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T-Mobile works to tighten Wi-Fi security

The carrier starts testing the 802.1x spec at certain U.S. hot spots, part of a push to lock up data and reassure businesses wary about the safety of information on Wi-Fi networks.

T-Mobile USA is adopting a specification that's designed to prevent the hijacking of information between a Wi-Fi network and a client device, a move that's aimed at improving the security of its wireless hot spots.

The Bellevue, Wash.-based wireless company announced on Monday that it has been testing the 802.1x security specification at selected hot spots, which are public places where wireless Web access is available. It said it plans to add support of the specification across its entire Wi-Fi network in the United States by the second quarter of next year.


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Securing the transmission of data over wireless networks is a major concern for information technology managers, and so far, it has been a limiting factor in businesses' adoption of Wi-Fi technology, according to analysts. However, as more traveling professionals use the technology as a convenient means of accessing corporate data and e-mail, information technology administrators may feel more comfortable; public wireless access should become more secure as specifications such as 802.1x and Wi-Fi Protected Access (WPA) become more prevalent.

The 802.1x specification tackles a major security concern over access control and the use of Wi-Fi wireless networking technology: It stops information from being intercepted while it is being transferred between a Wi-Fi network and a client computer or other device.

"More IT departments will have to audit the venues that employees use to access corporate data, and as more service providers use these security specifications, the more likely businesses are to use them," said John Yunker, an analyst with research firm Pyramid Research.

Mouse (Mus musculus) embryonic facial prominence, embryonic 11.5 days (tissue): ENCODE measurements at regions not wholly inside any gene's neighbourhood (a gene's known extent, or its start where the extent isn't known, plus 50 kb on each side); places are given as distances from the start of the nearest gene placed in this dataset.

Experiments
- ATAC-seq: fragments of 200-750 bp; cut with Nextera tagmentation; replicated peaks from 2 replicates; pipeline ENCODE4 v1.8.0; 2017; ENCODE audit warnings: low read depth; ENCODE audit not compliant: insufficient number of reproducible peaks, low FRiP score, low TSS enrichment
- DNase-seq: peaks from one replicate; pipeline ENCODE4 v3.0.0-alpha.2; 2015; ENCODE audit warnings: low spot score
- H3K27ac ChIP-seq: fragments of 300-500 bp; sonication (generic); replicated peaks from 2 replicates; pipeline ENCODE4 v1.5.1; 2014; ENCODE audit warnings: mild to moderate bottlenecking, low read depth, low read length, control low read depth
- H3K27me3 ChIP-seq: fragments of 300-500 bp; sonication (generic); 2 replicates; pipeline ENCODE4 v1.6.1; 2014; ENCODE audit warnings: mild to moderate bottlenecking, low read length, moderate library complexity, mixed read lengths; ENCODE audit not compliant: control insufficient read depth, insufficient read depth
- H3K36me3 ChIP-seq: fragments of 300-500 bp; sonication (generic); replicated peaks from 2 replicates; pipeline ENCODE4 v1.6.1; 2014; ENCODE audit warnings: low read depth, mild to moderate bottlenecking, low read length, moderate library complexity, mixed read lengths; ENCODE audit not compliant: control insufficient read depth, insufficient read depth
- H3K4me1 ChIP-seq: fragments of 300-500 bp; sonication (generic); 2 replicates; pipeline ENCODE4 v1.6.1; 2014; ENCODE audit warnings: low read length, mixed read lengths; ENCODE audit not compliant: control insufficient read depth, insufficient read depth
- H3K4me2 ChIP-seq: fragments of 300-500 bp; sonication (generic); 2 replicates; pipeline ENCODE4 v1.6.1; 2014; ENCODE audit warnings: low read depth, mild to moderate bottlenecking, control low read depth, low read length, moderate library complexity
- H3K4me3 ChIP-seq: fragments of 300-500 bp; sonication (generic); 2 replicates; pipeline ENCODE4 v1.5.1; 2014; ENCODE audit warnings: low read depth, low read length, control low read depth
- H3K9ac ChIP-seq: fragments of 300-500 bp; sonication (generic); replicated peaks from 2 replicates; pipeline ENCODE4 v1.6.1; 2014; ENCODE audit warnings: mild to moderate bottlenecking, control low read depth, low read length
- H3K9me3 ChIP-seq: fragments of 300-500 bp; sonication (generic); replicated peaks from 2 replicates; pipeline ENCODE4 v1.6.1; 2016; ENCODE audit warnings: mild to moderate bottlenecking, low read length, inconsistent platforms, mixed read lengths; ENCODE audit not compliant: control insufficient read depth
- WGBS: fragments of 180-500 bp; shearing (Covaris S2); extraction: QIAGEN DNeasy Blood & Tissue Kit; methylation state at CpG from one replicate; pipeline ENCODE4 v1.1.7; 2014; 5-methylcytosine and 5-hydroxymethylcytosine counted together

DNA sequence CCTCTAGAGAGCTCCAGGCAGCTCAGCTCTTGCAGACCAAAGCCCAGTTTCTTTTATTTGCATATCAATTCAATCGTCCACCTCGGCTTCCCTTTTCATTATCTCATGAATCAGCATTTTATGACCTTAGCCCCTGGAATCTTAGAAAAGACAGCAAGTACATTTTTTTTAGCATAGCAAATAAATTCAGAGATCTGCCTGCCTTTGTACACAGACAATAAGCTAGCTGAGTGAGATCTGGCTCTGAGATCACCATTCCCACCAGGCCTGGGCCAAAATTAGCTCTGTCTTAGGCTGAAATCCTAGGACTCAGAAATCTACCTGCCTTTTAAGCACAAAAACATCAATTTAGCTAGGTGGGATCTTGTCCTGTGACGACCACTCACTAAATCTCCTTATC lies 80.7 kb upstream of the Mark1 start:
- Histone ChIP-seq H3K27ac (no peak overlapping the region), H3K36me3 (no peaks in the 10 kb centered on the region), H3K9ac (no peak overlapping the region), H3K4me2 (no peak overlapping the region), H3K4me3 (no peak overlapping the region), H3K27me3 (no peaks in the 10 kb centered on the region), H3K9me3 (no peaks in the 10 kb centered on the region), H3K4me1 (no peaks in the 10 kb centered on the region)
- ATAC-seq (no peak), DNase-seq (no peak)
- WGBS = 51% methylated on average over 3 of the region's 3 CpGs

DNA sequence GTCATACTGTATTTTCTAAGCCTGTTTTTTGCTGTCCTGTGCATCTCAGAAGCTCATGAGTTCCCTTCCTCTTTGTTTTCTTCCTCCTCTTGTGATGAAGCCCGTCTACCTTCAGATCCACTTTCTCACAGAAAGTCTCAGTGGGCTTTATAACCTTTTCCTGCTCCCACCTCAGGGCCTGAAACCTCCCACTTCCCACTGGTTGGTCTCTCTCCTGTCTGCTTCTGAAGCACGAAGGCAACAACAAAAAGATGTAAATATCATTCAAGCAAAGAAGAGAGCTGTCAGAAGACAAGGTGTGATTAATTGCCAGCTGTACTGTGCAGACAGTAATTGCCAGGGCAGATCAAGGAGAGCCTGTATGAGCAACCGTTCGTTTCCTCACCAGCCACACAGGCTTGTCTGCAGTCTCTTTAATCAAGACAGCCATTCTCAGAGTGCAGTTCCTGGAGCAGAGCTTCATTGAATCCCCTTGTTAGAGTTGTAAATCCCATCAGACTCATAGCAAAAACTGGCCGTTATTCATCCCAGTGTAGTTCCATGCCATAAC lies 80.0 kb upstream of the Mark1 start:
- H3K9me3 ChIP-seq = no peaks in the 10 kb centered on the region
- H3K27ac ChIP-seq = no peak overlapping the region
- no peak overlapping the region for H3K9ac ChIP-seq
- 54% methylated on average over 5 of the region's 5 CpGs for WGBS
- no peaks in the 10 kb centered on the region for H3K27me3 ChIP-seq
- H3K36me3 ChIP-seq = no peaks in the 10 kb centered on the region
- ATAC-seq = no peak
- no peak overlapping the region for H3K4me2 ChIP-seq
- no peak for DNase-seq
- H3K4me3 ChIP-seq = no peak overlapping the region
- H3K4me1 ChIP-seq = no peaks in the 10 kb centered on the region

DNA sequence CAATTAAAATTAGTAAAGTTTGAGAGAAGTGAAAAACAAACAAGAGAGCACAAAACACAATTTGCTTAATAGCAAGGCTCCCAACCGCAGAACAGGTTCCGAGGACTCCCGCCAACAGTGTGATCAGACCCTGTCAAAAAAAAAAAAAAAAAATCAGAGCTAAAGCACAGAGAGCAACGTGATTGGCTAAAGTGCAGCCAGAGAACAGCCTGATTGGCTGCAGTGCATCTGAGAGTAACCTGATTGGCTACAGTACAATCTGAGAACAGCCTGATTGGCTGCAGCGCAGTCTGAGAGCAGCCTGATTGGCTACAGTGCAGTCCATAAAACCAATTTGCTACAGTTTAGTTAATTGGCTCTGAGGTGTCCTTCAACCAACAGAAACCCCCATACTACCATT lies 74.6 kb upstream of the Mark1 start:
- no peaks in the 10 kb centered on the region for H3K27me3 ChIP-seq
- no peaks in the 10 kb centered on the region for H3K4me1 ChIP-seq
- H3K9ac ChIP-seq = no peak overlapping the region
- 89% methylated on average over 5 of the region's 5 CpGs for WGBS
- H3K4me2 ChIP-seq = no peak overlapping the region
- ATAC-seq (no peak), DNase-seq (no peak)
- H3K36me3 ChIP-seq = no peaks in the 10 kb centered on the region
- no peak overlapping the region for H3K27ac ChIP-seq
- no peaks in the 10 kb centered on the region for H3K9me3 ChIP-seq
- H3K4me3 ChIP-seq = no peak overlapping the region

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Still, there is some skepticism among IT professionals about the effectiveness of these measures, simply because many are relatively untested.

"This is a good step in the right direction, but all of these specifications are fairly new, so people need them to be out longer in order to gain trust in them," said Allen Nogee, an analyst with research firm In-Stat/MDR. "Usually, the test of time will prove whether or not they are successful."

Security concerns aren't slowing the use of hot-spot service for T-Mobile USA, according to Joe Sims, general manager of T-Mobile HotSpot, who noted that businesses accounted for 88 percent of the network's usage.

"We want to remove whatever barriers that big businesses have in terms of security and help smaller businesses that don't have IT support to feel more comfortable using our hot-spot service," Sims said.

T-Mobile has 3,000 hot-spot locations in the United States.

The company noted Monday that its hot spots would be compatible with Microsoft's Wireless Provisioning Services technology, which also supports the 802.1x specification. Wireless Provisioning Services is essentially an add-on to Windows XP that is designed to make it easier for PC owners to make a connection via a Wi-Fi hot spot. The technology will be available as a free upgrade to the operating system at the beginning of next year.